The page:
Ryanodine receptor phosphorylation by CaMKII promotes spontaneous Ca2 + release events in a rodent model of early stage diabetes: The arrhythmogenic substrate

Leandro Sommese, Carlos A. Valverde, Paula Blanco, María Cecilia Castro, Omar Velez Rueda, Marcia Kaetzel, John Dedman, Mark E. Anderson, Alicia Mattiazzi, Julieta Palomeque

Research output: Contribution to journalArticlepeer-review

28 Scopus citations


Background: Heart failure and arrhythmias occur more frequently in patients with type 2 diabetes (T2DM) than in the general population. T2DM is preceded by a prediabetic condition marked by elevated reactive oxygen species (ROS) and subclinical cardiovascular defects. Although multifunctional Ca2 + calmodulin-dependent protein kinase II (CaMKII) is ROS-activated and CaMKII hyperactivity promotes cardiac diseases, a link between prediabetes and CaMKII in the heart is unprecedented. Objectives: To prove the hypothesis that increased ROS and CaMKII activity contribute to heart failure and arrhythmogenic mechanisms in early stage diabetes. Methods-Results: Echocardiography, electrocardiography, biochemical and intracellular Ca2 + (Ca2 +i) determinations were performed in fructose-rich diet-induced impaired glucose tolerance, a prediabetes model, in rodents. Fructose-rich diet rats showed decreased contractility and hypertrophy associated with increased CaMKII activity, ROS production, oxidized CaMKII and enhanced CaMKII-dependent ryanodine receptor (RyR2) phosphorylation compared to rats fed with control diet. Isolated cardiomyocytes from fructose-rich diet showed increased spontaneous Ca2 +i release events associated with spontaneous contractions, which were prevented by KN-93, a CaMKII inhibitor, or addition of Tempol, a ROS scavenger, to the diet. Moreover, fructose-rich diet myocytes showed increased diastolic Ca2 + during the burst of spontaneous Ca2 +i release events. Mice treated with Tempol or with sarcoplasmic reticulum-targeted CaMKII-inhibition by transgenic expression of the CaMKII inhibitory peptide AIP, were protected from fructose-rich diet-induced spontaneous Ca2 +i release events, spontaneous contractions and arrhythmogenesis in vivo, despite ROS increases. Conclusions: RyR2 phosphorylation by ROS-activated CaMKII, contributes to impaired glucose tolerance-induced arrhythmogenic mechanisms, suggesting that CaMKII inhibition could prevent prediabetic cardiovascular complications and/or evolution.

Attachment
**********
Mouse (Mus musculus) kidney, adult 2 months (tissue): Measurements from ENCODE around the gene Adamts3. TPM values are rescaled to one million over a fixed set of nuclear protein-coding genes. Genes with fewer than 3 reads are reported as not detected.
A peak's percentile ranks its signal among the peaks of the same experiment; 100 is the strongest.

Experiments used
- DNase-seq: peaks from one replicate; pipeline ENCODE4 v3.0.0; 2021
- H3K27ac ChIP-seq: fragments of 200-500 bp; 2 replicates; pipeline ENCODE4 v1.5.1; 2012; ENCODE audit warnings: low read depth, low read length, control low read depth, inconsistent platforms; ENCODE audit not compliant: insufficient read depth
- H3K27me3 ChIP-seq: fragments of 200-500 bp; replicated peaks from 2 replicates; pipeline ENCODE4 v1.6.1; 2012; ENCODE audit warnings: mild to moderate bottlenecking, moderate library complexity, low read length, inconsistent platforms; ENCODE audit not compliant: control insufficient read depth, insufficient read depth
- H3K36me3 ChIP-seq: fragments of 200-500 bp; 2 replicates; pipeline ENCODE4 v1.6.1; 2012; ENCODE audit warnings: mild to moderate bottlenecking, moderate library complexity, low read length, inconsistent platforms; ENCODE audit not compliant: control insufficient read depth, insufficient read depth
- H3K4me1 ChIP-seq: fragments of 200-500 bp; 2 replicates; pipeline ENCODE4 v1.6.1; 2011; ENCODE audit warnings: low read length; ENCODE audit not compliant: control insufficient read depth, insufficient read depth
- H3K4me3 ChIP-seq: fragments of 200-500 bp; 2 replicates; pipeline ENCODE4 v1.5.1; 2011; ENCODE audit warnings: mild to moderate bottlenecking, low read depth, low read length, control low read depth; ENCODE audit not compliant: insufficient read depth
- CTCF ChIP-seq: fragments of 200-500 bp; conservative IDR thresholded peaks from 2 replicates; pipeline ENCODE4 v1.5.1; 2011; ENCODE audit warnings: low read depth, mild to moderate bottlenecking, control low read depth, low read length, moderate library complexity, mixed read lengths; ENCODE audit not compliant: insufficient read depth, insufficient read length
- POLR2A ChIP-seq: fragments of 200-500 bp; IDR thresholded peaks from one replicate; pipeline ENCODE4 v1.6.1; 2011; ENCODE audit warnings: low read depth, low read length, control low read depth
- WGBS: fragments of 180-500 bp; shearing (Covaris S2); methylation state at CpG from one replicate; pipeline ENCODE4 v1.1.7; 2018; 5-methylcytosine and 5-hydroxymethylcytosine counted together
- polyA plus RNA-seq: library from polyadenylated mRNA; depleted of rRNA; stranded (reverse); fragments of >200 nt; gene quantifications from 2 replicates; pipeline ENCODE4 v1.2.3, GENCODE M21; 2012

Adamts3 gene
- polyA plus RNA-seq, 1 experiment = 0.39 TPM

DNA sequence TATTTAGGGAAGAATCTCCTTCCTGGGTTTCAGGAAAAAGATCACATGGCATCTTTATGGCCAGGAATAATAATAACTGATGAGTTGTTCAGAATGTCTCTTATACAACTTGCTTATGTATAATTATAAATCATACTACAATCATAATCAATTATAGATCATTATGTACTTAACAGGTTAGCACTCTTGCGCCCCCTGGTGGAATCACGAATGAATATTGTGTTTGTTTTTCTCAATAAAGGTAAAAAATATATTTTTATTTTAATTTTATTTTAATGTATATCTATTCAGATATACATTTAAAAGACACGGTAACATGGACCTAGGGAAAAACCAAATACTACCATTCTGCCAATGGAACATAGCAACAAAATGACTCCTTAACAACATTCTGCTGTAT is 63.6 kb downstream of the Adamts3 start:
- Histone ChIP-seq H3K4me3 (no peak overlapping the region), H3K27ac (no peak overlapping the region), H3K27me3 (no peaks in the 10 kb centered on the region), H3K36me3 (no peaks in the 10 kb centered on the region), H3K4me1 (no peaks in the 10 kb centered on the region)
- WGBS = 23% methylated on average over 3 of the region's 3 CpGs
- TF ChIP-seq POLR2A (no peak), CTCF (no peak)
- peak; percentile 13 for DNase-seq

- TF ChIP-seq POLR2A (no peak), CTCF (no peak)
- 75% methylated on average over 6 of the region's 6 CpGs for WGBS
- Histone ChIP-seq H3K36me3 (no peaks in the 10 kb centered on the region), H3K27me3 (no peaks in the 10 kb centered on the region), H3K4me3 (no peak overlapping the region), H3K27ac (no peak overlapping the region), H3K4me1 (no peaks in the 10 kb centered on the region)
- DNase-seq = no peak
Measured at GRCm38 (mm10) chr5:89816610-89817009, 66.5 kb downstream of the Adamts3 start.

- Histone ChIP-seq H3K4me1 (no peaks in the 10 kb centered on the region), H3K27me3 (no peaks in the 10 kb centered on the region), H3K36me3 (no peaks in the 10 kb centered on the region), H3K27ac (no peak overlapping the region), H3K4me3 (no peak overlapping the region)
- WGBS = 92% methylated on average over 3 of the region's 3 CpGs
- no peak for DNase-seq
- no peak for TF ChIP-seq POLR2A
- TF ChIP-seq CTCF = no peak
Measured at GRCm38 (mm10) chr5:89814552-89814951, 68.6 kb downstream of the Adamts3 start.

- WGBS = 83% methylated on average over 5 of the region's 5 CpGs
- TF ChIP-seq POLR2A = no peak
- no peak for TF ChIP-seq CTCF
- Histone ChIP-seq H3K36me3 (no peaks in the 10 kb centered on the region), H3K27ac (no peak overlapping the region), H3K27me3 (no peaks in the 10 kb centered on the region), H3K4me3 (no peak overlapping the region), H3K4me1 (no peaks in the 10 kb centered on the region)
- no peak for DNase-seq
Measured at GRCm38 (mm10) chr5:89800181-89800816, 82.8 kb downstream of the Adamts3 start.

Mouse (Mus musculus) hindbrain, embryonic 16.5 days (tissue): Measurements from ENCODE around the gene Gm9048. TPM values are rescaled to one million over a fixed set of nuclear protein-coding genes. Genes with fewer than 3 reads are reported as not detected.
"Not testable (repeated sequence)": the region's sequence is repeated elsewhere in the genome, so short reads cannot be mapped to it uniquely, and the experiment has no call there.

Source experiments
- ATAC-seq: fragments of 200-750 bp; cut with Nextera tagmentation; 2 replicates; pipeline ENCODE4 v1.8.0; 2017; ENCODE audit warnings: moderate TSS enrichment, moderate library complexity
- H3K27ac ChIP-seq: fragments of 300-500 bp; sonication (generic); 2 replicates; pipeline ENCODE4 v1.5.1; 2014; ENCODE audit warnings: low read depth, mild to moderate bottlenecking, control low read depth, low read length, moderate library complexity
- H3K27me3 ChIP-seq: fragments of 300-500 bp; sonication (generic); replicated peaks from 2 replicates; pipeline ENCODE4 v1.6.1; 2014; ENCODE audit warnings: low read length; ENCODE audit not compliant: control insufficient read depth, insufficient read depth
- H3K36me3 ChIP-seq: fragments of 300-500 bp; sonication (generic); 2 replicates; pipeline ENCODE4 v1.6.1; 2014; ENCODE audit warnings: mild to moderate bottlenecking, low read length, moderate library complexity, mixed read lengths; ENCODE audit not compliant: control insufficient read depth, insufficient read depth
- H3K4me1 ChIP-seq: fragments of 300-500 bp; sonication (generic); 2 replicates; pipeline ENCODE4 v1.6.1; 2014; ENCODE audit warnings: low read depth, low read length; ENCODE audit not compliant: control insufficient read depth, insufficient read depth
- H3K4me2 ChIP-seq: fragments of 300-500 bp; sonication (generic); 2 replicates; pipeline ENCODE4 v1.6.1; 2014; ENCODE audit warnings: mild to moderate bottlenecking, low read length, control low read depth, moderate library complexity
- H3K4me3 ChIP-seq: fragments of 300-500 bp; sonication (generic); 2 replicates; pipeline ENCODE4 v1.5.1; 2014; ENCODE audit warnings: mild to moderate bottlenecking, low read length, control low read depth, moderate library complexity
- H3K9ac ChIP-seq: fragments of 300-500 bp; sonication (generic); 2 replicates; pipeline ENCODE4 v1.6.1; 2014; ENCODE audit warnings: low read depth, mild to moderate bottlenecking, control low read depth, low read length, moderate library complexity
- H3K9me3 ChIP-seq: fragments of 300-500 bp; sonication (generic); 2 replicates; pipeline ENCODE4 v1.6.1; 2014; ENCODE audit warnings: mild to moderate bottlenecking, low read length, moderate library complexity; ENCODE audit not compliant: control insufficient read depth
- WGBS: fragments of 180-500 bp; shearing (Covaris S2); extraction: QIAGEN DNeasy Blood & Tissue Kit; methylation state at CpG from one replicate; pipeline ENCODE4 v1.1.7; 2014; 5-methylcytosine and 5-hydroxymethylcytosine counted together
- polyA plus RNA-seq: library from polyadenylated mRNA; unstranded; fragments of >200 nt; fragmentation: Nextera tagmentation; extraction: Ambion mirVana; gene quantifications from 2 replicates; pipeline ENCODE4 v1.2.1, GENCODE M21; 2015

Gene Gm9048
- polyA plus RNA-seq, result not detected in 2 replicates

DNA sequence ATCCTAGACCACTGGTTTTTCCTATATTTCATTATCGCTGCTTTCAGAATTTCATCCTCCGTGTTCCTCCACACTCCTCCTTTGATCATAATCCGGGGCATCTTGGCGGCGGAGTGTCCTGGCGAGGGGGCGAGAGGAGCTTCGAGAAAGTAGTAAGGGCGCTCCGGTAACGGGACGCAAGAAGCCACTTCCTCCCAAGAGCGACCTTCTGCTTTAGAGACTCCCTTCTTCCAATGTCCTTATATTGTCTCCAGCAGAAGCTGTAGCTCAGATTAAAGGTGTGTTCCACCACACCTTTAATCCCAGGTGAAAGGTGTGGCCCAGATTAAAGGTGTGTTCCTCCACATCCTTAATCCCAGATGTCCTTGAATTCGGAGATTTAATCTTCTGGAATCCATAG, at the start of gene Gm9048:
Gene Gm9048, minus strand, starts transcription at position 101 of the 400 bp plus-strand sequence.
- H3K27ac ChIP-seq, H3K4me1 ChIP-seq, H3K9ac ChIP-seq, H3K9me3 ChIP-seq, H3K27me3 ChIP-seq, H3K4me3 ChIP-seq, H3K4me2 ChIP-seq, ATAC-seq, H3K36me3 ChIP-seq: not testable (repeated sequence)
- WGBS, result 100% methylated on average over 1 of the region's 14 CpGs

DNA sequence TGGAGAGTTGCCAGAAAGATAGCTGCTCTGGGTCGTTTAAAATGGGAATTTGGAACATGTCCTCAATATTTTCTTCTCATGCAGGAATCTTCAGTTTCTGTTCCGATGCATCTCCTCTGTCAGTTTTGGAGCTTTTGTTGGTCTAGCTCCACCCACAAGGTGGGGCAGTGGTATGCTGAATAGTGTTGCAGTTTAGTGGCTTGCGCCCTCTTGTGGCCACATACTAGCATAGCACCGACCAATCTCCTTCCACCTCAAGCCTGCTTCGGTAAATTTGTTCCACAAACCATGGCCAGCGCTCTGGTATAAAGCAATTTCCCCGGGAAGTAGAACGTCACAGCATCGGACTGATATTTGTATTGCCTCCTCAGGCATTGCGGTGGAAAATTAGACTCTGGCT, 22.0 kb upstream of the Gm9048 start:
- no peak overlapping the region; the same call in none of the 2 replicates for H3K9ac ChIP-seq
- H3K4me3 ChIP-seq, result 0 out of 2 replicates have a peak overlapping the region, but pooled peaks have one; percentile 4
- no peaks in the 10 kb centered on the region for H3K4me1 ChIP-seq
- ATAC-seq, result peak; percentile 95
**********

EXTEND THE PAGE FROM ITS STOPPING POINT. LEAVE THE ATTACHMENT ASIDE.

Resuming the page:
Original languageEnglish (US)
Pages (from-to)394-406
Number of pages13
JournalInternational Journal of Cardiology
StatePublished - Jan 1 2016
Externally publishedYes


  • Arrhythmias
  • CaMKII
  • Impaired glucose tolerance
  • Prediabetes
  • Ryanodine receptor

ASJC Scopus subject areas

  • Cardiology and Cardiovascular Medicine


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